Hi Sue. I've been down the being left on a minimal replacement dose of hormone road too - in my case after a total thyroidectomy when they sent me away for 3 months on 50mcg of T4. It's no fun. I've been 'lost' by the (irish) system on several occasions too.
All in all it tends not to pay to presume too much about their having it all under control.
It's also the case that high BP may not be directly linked to being low on thyroid - for example it can as in my own situation be the result of exaggerated stress responses/post traumatic stuff and the resulting high cortisol levels.
Too much thyroid can drive the BP up as well a too little, but in my case it's not a big effect (at least not at the very slightly excessive levels of hormone I've ever got to) - the BP has proven to be a pretty much separate phenomenon.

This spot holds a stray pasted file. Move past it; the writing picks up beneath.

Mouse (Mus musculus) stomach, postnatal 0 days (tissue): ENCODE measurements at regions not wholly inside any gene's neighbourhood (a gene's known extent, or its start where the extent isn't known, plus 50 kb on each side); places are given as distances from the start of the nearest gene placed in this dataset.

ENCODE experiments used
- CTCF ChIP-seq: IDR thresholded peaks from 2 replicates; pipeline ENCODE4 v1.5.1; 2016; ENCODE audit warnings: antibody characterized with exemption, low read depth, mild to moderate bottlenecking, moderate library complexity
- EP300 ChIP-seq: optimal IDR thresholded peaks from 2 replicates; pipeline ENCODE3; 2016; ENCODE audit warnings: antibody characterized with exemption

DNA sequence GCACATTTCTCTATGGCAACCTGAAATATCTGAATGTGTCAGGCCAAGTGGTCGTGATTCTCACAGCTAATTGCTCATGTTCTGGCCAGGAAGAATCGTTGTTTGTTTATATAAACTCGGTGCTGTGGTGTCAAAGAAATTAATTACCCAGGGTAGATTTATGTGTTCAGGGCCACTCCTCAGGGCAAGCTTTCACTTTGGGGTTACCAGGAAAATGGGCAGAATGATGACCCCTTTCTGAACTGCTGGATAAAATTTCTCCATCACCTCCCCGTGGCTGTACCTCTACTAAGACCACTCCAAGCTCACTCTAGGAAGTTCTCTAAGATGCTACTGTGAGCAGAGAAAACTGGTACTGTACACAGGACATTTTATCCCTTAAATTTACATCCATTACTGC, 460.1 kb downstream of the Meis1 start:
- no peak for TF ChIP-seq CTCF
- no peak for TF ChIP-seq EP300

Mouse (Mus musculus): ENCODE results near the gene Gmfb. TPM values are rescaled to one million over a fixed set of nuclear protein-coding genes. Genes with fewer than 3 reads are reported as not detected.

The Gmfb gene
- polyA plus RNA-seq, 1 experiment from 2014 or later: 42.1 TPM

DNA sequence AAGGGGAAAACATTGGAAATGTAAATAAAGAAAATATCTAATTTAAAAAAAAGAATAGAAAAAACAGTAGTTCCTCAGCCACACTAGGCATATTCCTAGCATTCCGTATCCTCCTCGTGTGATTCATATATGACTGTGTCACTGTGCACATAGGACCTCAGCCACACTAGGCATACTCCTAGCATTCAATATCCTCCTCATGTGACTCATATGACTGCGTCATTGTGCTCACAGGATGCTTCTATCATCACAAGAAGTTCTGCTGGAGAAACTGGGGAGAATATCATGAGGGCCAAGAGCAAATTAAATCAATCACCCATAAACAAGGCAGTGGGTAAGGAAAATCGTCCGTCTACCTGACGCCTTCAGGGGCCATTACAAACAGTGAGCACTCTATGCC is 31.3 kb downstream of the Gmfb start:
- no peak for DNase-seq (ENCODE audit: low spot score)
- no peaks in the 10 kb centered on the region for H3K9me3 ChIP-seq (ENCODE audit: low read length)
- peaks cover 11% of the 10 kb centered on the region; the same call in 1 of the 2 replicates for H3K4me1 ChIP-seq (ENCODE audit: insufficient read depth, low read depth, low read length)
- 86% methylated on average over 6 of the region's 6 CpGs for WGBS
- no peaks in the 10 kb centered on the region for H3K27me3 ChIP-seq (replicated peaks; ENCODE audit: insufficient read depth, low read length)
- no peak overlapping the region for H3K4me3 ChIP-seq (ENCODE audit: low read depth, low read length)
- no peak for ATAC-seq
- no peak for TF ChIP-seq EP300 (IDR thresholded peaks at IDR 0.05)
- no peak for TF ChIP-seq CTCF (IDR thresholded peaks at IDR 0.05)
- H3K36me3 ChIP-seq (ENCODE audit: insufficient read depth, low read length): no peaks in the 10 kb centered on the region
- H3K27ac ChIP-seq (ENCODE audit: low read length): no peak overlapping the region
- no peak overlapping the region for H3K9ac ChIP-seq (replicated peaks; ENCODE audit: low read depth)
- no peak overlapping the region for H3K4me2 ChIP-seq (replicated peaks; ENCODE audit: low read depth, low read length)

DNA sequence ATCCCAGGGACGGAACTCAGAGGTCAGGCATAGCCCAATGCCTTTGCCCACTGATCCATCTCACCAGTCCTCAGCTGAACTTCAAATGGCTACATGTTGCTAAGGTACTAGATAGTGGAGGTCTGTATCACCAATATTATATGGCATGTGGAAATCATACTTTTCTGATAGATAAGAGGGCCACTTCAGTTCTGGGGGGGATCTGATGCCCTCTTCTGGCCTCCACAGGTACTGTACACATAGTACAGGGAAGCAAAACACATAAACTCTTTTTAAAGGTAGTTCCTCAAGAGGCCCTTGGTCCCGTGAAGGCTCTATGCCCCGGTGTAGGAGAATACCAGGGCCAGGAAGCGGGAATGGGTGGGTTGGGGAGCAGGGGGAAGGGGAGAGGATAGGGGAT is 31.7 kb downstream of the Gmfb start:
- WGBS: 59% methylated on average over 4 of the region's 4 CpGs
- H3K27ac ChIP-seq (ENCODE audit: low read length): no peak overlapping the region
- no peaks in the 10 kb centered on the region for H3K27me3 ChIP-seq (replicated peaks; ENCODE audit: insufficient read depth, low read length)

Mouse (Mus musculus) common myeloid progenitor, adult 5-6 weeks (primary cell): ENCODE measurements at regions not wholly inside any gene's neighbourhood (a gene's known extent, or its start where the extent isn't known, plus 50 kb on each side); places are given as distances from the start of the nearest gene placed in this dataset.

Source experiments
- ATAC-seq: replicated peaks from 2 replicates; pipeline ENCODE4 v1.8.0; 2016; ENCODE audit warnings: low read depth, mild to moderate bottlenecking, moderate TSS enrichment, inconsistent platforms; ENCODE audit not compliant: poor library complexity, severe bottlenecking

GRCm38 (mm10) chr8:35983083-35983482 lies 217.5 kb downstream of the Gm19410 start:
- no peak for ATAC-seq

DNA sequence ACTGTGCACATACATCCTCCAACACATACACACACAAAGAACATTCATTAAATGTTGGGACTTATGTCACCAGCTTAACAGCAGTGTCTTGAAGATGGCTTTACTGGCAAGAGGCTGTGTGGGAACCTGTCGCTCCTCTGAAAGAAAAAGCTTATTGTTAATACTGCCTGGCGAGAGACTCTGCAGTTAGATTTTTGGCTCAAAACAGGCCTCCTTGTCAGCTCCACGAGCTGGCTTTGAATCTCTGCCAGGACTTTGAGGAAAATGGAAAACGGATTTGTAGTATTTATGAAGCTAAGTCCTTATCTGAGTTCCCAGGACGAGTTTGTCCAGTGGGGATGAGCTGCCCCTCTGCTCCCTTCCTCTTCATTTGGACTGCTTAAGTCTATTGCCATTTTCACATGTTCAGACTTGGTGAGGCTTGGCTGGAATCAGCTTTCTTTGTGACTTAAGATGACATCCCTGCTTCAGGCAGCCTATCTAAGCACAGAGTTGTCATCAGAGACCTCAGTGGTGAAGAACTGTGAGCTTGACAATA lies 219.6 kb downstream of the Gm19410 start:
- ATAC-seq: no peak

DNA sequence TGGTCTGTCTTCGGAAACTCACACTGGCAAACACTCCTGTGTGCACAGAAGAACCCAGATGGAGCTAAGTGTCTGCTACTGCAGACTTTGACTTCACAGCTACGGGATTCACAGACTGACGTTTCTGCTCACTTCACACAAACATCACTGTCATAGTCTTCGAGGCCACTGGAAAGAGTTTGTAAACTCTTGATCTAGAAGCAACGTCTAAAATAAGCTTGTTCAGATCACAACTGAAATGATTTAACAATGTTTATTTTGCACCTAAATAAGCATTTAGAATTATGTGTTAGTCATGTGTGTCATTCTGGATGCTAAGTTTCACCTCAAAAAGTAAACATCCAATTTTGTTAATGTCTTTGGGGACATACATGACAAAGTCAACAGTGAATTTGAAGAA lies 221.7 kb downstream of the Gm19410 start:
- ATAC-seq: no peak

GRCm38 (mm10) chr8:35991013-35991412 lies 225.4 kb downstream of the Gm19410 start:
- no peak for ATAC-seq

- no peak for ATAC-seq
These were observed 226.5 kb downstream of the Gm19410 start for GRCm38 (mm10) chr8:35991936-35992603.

As ever a rational response requires getting down to spefics - to the bottom of what's causing your high blood pressure. There are of course causes that potentially would need care with the thyroid replacement.
The part I've found frustrating is that I've been through the hands of multiple doctors and consultant physicians (including several hospital admissions for high BP) - but not one of them got beyond fiddling with different combinations of BP pills and sending me home once boredom set in and my BP had dropped a bit. i.e. they never seemed to have a clue as to what was really causing it.
There are (if it proves to be what it looks like) fairly straight forward ways of treating my BP (which i've been posting about recently) - but this has emerged from personal research and naturopathic thinking, and not from mainstream medicine.
What I guess I'm suggesting is that it might be worth trying to do some digging to get under what's causing your blood pressure - in that it might clear the way for a rather more timely handling of your thyroid replacement.
Against that maybe you doc knows what the story is on your BP, and has good reason to go slowly on replacement....